ATLANTA (AP) — With early voting already underway, election officials in a Georgia county have voted to switch from the state’s new voting machines to hand-marked paper ballots amid concerns about ballot secrecy.
The Athens-Clarke County Board of Elections voted 3-2 Tuesday to have voters mark their selections by hand on paper ballots that will be tallied by a scanner for the presidential primary election, board Chair Jesse Evans confirmed to The Associated Press in a statement sent by text message late Tuesday.
The board found it “impracticable to use the new electronic voting system to meet the state and federal legal requirements” that it “protect absolute ballot secrecy while allowing sufficient monitoring of the ballot marking devices in use,” Evans wrote.
State law allows county election officials to opt for hand-marked paper ballots when using electronic voting machines becomes “impossible or impracticable.”
The primary is the first time Georgia’s new voting machines and election management system are being used statewide. Early voting began Monday for the March 24 contest.
Georgia lawmakers last year passed a law providing for a new voting system and Secretary of State Brad Raffensperger in July awarded a contract to Dominion Voting Systems.
The new system replaces the outdated paperless touchscreen machines and election management system the state had been using since 2002. The new touchscreen voting machines are connected to printers that produce a paper ballot that voters feed into a scanner that reads and tallies the votes.
Voting integrity activists have said the machines’ large, bright, vertical touchscreens and large font allow other people in the room to see a voter’s selections in violation of ballot secrecy provisions in state law.
Officials with the secretary of state’s office, which oversees elections, have acknowledged that there are legitimate privacy concerns with the new machines.
The agency recently sent precinct layout diagrams to county election officials to help with privacy concerns. An “ineffective/bad” layout shows machines facing the center of the room so voters have their backs to people waiting to vote, while two layouts labeled “effective/preferred” show voting machines arranged so voters’ backs face a wall.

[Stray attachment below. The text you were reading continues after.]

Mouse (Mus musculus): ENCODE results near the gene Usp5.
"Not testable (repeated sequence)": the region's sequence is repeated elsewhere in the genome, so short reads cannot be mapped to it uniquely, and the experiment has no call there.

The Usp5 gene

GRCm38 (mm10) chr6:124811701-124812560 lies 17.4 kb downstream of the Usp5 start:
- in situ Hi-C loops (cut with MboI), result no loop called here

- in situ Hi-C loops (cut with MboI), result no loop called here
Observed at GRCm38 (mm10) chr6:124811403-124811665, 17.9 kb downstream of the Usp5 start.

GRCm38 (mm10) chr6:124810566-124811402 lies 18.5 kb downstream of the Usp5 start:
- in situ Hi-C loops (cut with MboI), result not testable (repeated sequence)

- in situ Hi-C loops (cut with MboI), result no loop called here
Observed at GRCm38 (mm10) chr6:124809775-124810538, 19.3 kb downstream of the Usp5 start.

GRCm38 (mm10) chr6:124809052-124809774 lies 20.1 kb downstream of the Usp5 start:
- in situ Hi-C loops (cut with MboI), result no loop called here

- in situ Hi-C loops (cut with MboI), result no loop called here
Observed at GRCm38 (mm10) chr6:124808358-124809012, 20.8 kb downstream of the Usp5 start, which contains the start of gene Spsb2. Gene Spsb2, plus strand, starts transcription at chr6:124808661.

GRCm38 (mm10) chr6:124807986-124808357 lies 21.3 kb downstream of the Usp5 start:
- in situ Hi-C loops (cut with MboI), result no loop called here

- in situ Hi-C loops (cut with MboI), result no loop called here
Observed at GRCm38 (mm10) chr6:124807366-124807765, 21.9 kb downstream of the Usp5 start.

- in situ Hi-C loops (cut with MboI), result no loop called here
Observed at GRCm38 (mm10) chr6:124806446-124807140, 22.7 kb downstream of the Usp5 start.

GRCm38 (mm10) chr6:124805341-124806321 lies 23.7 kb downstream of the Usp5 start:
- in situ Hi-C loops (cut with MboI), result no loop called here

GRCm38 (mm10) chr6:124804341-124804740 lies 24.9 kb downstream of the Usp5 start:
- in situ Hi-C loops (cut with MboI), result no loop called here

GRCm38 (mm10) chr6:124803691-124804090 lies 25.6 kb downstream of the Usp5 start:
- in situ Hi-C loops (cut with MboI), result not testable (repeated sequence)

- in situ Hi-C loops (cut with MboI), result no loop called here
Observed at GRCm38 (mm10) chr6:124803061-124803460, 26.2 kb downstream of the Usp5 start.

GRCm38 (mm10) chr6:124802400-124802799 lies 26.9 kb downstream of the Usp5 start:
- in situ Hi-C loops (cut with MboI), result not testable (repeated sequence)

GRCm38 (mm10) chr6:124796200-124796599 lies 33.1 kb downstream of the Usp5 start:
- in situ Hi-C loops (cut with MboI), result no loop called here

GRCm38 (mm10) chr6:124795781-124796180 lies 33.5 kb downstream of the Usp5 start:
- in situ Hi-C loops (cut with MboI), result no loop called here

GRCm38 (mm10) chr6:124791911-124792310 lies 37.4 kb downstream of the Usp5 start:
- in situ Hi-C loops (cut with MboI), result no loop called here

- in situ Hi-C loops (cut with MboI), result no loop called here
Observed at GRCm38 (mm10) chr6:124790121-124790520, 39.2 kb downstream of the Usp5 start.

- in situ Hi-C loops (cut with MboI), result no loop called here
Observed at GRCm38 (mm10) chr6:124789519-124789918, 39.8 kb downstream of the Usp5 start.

In a message to county election officials, Chris Harvey, the director of the agency’s elections division, said the diagrams “illustrate potential problems and solutions to securing voter privacy.”
“This is based on reported concerns and our own observations,” he wrote.
The secretary of state’s office did not respond to an email seeking comment late Tuesday night.
The Coalition for Good Governance, an election integrity advocacy organization, and three of its members last week sued the elections board in Sumter County, citing ballot secrecy concerns.
The lawsuit said the layouts provided by the secretary of state’s office don’t solve the problem because they don’t completely protect a voter’s selections from the view of other voters and don’t allow poll workers to see the machines, as required by law, to prevent tampering.
The judge in that case on Monday denied an emergency motion that sought a switch to hand-marked paper ballots, writing that the activists hadn’t proven that it will be “impossible or impracticable” for the election officials to arrange the voting machines “in a manner that protects the secrecy of the ballot while allowing sufficient monitoring.”